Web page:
National Inst. of Biology, Vecna pot 11 , 1000 Ljubljana, Slovenia

Background and objectives
A virus infection can strongly modify growth and development of a plant. Pathological symptoms appear as a consequence of modifications of host metabolism caused by the infection. When the interaction between virus and host results in the formation of chlorotic or yellow leaf tissue, there is an almost inevitable associated effect on many aspects of photosynthesis [1]. The potato cv. Igor grown in soil is highly sensitive to potato virus YNTN, which causes potato tuber ring necrotic disease. After primary infection, the virus evokes severe symptoms: mosaics, yellow senescent leaves and leaf drop. On the other hand, secondarily infected potato plants of cv. Igor grown in tissue culture were not severely affected; this was also reflected in photosynthetic pigment metabolism [1]. The aim of this work was to investigate the effect of PVYNTN on photosynthetic pigments of the potato cv. lgor after different periods of primary infection.

Materials and methods
Potato plants cv. Igor were grown by a stem node segmentation procedure and transferred into soil. After 4 weeks, plants were mechanically wounded and blind (inoculated with healthy plant sap) or PVYNTN inoculated. The pigments were measured 3, 6, 9, 12, 24 h and 5 days after inoculation, before visible symptoms, and 16 days after inoculation, when symptoms were already observed. The amount and composition of leaf photosynthetic pigments of PVYNTN-infected, blind inoculated, and intact plants were studied. Samples were frozen and lyophilised. They were extracted with acetone, separated by high performance liquid chromatography (HPLC) and identified by their light absorbance characteristics, hypochromic shifts and retention time [2].

Results and conclusions
Six major pigments were identified in all samples: 9'-cis neoxanthin, all-trans violaxanthin, lutein, chlorophyll a, chlorophyll b and 11-carotene. A trend of carotenoid and chlorophyll decrease was detected 9 h after of inoculation. Sixteen days after inoculation, when symptoms were expressed, a significantly lower amount of chlorophyll was found in infected plants in comparison to blind inoculated plants. The decrease was much more pronounced in yellow than in green mosaic leaves. In infected yellow leaves the amount of chlorophylls represented only 32% of chlorophylls found in blind inoculated plants. In contrast to chlorophylls, an increase of carotenoids was detected in yellow leaves, which was also reflected in a decrease of the ratio between chlorophylls and carotenoids.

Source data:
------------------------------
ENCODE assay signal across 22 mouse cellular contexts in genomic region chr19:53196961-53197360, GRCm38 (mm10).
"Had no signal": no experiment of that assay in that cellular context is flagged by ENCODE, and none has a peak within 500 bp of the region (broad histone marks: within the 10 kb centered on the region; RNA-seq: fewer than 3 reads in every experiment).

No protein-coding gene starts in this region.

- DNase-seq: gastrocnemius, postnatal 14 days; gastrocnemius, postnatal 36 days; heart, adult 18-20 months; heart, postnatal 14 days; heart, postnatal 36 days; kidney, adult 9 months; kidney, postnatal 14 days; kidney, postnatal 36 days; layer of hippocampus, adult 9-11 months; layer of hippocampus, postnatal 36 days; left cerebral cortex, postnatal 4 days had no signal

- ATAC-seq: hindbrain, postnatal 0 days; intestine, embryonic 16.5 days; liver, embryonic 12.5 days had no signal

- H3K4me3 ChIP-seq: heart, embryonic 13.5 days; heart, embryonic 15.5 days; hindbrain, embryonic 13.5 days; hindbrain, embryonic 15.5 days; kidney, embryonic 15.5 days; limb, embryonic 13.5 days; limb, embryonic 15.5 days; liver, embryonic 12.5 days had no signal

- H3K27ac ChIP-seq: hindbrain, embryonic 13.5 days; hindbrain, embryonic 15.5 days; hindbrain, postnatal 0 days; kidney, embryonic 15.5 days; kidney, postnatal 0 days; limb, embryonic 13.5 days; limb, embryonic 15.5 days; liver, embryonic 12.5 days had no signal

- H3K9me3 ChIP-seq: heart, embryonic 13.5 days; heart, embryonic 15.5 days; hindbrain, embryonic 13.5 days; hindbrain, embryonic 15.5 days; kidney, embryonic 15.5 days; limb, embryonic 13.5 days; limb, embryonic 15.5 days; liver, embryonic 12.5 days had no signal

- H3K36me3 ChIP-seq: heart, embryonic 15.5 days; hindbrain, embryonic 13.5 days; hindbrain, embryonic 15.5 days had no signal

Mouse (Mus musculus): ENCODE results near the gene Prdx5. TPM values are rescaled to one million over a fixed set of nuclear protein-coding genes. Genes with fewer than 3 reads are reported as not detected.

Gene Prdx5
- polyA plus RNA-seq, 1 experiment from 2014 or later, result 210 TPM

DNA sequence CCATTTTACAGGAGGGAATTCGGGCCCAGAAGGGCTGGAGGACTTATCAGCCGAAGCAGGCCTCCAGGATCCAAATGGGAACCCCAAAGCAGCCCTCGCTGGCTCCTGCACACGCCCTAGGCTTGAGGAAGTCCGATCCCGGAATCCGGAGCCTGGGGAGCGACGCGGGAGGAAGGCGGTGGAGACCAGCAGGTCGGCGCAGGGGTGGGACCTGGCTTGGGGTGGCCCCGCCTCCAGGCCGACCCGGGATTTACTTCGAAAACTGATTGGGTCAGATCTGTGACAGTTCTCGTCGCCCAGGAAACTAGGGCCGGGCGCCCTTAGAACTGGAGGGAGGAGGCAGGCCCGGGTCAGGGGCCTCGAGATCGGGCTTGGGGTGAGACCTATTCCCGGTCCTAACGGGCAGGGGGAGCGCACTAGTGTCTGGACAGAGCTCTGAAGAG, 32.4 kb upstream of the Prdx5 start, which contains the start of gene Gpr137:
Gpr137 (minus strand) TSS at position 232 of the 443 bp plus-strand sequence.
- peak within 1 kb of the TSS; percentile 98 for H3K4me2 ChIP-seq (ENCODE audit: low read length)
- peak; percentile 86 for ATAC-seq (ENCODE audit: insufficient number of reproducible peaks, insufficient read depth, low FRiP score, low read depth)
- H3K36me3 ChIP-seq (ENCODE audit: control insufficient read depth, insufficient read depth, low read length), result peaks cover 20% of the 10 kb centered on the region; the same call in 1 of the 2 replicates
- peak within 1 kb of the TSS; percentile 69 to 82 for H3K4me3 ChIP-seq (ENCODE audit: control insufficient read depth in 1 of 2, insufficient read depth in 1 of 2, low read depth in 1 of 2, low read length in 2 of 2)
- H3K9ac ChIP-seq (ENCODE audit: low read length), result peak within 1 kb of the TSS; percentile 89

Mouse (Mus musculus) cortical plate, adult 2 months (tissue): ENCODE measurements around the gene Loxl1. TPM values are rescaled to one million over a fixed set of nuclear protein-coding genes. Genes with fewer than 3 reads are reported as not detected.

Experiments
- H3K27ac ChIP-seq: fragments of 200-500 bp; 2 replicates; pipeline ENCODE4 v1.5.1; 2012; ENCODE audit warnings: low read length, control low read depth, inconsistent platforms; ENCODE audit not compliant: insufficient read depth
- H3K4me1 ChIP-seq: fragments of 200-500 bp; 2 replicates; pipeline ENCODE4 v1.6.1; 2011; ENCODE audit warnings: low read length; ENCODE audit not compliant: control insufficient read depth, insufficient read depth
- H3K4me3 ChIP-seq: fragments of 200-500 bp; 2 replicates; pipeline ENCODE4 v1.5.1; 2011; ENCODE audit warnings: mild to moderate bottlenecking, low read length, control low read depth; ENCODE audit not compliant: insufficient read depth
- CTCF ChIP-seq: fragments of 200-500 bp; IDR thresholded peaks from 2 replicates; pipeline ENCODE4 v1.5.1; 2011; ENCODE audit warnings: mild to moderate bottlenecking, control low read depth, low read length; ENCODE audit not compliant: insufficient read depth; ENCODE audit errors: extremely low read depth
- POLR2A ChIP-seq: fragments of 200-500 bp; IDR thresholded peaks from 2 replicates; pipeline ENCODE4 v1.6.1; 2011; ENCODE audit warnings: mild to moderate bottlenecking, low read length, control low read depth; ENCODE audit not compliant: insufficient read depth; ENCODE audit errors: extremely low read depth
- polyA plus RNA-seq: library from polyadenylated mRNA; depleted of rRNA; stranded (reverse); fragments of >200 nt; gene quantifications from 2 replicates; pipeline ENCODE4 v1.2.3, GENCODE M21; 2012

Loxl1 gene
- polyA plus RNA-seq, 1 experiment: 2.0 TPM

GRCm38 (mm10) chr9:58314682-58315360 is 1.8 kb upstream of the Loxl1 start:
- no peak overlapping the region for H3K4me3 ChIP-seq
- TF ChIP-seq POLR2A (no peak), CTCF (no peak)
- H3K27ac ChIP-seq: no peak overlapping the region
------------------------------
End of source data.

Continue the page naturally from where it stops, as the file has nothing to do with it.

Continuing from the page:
In conclusion, the results presented in this study clearly indicate the effect of virus infection on photosynthetic pigments in the later stage of infection, when mosaic symptoms were expressed. At this stage the amounts of chlorphylls and carotenoids were significantly reduced. The increase of carotenoids in yellow leaves is most probably the result of senescence. In the first 5 days after inoculation, the similar decrease of photosynthetic pigments in blind and virus-inoculated plants, might be the plant response to wounding.

1. Mandahar CL, 1990. Plant Viruses, Vol. 2, Pathology. CRC Press, Boca Raton, Florida, pp. 30-33.
2. Antlovar S, Kovac M, Ravnikar M, 1996. Phyton Annales Rei Botanicae 36, 221-230.